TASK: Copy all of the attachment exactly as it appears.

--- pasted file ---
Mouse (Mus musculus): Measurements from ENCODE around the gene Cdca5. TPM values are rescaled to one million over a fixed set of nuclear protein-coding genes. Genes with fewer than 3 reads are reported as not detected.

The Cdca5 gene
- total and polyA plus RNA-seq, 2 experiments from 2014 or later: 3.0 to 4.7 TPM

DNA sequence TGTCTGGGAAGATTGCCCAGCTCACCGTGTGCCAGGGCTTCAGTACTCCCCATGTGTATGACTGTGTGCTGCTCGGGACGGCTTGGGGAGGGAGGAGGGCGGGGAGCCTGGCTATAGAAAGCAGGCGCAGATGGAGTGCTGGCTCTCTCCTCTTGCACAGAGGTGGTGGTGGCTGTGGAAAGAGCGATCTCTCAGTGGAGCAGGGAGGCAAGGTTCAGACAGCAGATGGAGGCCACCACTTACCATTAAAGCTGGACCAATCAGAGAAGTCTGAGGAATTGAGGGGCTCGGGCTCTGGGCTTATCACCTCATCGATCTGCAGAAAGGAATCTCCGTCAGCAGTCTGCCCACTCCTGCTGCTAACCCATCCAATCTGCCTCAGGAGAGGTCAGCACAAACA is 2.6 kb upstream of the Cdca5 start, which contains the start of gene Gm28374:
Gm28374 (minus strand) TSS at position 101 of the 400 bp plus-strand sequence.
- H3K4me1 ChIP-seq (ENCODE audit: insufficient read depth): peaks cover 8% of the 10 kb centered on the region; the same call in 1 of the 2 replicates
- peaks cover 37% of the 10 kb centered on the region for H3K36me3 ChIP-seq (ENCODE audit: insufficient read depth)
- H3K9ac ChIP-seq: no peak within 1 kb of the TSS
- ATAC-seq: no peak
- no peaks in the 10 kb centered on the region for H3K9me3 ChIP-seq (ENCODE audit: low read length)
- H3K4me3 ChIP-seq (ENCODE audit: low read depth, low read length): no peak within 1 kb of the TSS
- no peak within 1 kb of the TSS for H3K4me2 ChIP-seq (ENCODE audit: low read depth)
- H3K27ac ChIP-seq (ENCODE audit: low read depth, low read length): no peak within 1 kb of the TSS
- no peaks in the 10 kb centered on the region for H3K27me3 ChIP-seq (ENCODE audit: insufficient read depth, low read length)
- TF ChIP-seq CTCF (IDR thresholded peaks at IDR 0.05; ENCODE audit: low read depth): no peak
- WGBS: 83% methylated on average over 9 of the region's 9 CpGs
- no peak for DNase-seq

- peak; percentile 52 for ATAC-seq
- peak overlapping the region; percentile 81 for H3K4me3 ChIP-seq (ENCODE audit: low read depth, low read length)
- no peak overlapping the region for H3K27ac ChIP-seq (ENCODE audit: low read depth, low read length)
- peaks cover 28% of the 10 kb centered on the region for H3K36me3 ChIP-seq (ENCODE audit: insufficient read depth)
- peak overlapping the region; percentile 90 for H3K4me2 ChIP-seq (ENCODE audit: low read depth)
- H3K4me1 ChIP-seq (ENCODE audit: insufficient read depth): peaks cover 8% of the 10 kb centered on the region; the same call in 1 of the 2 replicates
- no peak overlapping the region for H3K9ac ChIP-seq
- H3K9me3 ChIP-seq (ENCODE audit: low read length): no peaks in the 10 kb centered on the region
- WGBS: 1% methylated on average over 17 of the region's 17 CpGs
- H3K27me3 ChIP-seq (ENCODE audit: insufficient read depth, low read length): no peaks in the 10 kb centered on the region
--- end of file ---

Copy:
Mouse (Mus musculus): Measurements from ENCODE around the gene Cdca5. TPM values are rescaled to one million over a fixed set of nuclear protein-coding genes. Genes with fewer than 3 reads are reported as not detected.

The Cdca5 gene
- total and polyA plus RNA-seq, 2 experiments from 2014 or later: 3.0 to 4.7 TPM

DNA sequence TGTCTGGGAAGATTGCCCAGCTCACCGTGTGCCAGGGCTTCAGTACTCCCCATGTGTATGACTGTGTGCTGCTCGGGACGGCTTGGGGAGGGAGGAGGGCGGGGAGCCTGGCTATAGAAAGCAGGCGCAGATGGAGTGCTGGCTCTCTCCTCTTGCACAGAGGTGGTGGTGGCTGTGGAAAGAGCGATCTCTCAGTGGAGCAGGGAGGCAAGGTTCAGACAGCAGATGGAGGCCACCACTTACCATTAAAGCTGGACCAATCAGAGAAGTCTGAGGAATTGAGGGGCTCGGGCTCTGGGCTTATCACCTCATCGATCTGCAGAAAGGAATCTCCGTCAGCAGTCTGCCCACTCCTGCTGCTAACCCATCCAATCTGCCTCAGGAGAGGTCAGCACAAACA is 2.6 kb upstream of the Cdca5 start, which contains the start of gene Gm28374:
Gm28374 (minus strand) TSS at position 101 of the 400 bp plus-strand sequence.
- H3K4me1 ChIP-seq (ENCODE audit: insufficient read depth): peaks cover 8% of the 10 kb centered on the region; the same call in 1 of the 2 replicates
- peaks cover 37% of the 10 kb centered on the region for H3K36me3 ChIP-seq (ENCODE audit: insufficient read depth)
- H3K9ac ChIP-seq: no peak within 1 kb of the TSS
- ATAC-seq: no peak
- no peaks in the 10 kb centered on the region for H3K9me3 ChIP-seq (ENCODE audit: low read length)
- H3K4me3 ChIP-seq (ENCODE audit: low read depth, low read length): no peak within 1 kb of the TSS
- no peak within 1 kb of the TSS for H3K4me2 ChIP-seq (ENCODE audit: low read depth)
- H3K27ac ChIP-seq (ENCODE audit: low read depth, low read length): no peak within 1 kb of the TSS
- no peaks in the 10 kb centered on the region for H3K27me3 ChIP-seq (ENCODE audit: insufficient read depth, low read length)
- TF ChIP-seq CTCF (IDR thresholded peaks at IDR 0.05; ENCODE audit: low read depth): no peak
- WGBS: 83% methylated on average over 9 of the region's 9 CpGs
- no peak for DNase-seq

- peak; percentile 52 for ATAC-seq
- peak overlapping the region; percentile 81 for H3K4me3 ChIP-seq (ENCODE audit: low read depth, low read length)
- no peak overlapping the region for H3K27ac ChIP-seq (ENCODE audit: low read depth, low read length)
- peaks cover 28% of the 10 kb centered on the region for H3K36me3 ChIP-seq (ENCODE audit: insufficient read depth)
- peak overlapping the region; percentile 90 for H3K4me2 ChIP-seq (ENCODE audit: low read depth)
- H3K4me1 ChIP-seq (ENCODE audit: insufficient read depth): peaks cover 8% of the 10 kb centered on the region; the same call in 1 of the 2 replicates
- no peak overlapping the region for H3K9ac ChIP-seq
- H3K9me3 ChIP-seq (ENCODE audit: low read length): no peaks in the 10 kb centered on the region
- WGBS: 1% methylated on average over 17 of the region's 17 CpGs
- H3K27me3 ChIP-seq (ENCODE audit: insufficient read depth, low read length): no peaks in the 10 kb centered on the region